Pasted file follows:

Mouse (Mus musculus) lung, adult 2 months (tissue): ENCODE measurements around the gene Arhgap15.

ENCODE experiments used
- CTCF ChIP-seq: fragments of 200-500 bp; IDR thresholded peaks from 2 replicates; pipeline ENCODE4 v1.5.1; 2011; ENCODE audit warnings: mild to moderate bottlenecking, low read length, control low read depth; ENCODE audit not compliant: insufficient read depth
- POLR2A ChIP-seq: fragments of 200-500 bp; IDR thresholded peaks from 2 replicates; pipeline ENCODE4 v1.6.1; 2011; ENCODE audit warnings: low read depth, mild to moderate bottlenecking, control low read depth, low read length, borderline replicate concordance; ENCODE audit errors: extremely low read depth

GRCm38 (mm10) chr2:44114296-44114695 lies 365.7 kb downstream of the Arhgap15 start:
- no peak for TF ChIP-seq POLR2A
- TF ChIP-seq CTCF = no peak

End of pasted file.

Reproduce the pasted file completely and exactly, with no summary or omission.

Mouse (Mus musculus) lung, adult 2 months (tissue): ENCODE measurements around the gene Arhgap15.

ENCODE experiments used
- CTCF ChIP-seq: fragments of 200-500 bp; IDR thresholded peaks from 2 replicates; pipeline ENCODE4 v1.5.1; 2011; ENCODE audit warnings: mild to moderate bottlenecking, low read length, control low read depth; ENCODE audit not compliant: insufficient read depth
- POLR2A ChIP-seq: fragments of 200-500 bp; IDR thresholded peaks from 2 replicates; pipeline ENCODE4 v1.6.1; 2011; ENCODE audit warnings: low read depth, mild to moderate bottlenecking, control low read depth, low read length, borderline replicate concordance; ENCODE audit errors: extremely low read depth

GRCm38 (mm10) chr2:44114296-44114695 lies 365.7 kb downstream of the Arhgap15 start:
- no peak for TF ChIP-seq POLR2A
- TF ChIP-seq CTCF = no peak